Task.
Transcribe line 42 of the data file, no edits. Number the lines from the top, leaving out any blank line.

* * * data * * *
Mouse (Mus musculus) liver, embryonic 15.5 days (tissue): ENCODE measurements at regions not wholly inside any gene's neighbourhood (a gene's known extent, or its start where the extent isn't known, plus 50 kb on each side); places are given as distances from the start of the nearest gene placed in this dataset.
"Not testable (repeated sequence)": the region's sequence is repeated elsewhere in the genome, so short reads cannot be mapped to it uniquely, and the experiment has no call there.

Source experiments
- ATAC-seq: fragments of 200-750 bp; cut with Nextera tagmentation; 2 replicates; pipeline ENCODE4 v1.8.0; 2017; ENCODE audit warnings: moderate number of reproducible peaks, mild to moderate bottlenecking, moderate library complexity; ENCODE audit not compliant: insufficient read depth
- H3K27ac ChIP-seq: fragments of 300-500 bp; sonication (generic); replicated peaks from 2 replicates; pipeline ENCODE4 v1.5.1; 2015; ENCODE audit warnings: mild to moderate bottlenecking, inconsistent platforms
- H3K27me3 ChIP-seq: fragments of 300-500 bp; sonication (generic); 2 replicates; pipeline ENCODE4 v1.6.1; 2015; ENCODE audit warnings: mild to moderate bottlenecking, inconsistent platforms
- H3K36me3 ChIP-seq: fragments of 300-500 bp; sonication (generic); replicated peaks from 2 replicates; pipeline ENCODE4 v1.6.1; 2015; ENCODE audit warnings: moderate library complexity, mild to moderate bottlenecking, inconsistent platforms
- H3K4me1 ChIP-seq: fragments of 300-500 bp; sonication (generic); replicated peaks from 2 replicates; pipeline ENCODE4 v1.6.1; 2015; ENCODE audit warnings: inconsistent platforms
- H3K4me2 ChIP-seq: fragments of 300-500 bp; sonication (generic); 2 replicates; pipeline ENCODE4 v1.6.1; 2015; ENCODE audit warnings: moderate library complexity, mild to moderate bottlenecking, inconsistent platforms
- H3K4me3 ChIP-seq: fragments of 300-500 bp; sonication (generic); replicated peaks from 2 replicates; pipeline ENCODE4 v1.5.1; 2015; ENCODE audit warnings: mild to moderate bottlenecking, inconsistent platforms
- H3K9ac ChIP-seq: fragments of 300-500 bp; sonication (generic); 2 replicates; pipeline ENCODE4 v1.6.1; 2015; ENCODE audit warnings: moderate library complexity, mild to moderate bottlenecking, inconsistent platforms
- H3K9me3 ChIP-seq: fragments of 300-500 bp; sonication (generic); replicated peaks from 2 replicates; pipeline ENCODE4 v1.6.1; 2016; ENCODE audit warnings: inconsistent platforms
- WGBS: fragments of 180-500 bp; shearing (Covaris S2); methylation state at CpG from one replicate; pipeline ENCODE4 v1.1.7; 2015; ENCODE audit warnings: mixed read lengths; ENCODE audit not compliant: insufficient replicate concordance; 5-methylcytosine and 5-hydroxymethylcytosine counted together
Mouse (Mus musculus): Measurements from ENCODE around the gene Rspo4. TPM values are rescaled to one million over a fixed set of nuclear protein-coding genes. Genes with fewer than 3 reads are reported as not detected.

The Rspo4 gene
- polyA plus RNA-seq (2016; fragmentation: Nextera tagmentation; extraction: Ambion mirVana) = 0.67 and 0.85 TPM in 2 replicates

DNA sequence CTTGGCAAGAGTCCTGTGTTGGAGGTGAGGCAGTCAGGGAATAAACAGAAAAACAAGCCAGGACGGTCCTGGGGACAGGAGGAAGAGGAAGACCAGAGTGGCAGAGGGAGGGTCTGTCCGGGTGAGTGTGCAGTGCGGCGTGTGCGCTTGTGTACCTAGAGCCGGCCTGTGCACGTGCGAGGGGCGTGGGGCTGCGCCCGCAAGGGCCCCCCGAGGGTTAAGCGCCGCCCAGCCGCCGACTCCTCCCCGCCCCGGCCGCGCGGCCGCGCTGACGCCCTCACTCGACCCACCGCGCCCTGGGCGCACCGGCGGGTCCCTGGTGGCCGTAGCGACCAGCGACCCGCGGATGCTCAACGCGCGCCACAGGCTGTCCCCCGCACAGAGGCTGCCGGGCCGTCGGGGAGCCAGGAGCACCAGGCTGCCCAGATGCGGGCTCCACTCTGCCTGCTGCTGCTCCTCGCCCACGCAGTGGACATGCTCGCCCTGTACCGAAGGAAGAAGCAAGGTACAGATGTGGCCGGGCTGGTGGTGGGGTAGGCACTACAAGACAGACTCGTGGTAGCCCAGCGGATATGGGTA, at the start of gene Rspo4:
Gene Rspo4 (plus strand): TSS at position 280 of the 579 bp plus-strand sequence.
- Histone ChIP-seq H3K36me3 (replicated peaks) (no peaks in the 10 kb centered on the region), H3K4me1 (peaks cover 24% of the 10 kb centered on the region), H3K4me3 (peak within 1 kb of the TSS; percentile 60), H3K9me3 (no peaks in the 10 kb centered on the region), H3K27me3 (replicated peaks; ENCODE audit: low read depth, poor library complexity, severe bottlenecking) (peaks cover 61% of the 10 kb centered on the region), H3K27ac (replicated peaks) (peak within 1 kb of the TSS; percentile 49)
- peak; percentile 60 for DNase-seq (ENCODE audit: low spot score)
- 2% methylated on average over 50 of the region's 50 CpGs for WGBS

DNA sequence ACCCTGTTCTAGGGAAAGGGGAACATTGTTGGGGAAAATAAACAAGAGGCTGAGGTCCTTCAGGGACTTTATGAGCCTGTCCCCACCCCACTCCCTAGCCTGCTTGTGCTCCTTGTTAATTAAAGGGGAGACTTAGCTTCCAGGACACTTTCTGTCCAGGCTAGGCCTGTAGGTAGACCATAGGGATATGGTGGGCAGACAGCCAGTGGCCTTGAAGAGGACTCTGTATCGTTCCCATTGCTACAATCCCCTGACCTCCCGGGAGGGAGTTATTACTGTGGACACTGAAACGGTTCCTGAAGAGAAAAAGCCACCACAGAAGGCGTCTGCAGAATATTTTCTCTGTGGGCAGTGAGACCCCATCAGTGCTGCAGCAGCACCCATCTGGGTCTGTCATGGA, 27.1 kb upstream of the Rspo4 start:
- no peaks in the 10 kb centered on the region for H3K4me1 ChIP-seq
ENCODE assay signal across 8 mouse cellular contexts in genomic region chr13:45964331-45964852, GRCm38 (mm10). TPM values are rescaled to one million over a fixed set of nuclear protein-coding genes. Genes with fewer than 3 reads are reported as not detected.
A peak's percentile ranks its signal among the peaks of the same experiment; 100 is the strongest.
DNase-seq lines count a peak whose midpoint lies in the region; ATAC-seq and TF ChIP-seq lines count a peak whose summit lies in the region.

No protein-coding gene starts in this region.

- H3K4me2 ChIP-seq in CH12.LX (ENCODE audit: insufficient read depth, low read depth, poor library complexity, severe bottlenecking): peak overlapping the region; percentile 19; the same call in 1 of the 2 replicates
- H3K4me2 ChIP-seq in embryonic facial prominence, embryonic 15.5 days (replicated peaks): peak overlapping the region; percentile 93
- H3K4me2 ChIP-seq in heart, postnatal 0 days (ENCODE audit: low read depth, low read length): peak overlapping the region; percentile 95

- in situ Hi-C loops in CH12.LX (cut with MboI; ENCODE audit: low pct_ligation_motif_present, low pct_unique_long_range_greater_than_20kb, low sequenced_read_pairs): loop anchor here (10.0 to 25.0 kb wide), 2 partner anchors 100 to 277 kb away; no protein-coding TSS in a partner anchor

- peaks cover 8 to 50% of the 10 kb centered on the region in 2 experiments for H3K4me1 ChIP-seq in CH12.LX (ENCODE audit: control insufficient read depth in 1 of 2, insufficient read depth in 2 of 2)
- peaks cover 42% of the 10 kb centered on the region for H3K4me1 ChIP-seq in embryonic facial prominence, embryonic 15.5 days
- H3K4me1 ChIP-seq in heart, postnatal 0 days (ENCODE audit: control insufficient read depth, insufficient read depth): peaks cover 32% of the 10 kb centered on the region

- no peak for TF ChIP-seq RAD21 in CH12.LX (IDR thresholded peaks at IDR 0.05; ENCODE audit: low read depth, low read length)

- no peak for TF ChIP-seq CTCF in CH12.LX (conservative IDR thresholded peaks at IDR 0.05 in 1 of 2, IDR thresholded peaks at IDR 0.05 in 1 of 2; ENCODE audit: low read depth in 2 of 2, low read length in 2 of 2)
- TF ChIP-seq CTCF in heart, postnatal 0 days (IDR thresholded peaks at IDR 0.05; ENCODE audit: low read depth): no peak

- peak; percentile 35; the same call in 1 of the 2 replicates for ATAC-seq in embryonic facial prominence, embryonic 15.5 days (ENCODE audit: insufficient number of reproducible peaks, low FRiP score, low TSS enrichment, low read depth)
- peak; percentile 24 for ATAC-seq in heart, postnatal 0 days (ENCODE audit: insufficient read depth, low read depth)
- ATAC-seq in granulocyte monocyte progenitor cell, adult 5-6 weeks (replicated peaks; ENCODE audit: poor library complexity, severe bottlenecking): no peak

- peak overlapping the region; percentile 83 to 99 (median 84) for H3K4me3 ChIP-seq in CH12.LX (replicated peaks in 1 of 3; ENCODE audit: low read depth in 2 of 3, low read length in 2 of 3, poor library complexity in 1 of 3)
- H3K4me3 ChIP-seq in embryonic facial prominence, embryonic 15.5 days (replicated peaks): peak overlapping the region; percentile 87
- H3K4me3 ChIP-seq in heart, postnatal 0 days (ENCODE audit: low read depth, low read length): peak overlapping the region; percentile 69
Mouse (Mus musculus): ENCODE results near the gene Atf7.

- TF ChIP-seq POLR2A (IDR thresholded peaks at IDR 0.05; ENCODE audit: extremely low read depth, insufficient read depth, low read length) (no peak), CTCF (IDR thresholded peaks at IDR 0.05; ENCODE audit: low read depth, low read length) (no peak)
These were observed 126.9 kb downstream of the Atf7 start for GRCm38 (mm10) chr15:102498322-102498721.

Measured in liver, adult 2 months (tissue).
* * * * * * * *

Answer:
- H3K4me3 ChIP-seq in embryonic facial prominence, embryonic 15.5 days (replicated peaks): peak overlapping the region; percentile 87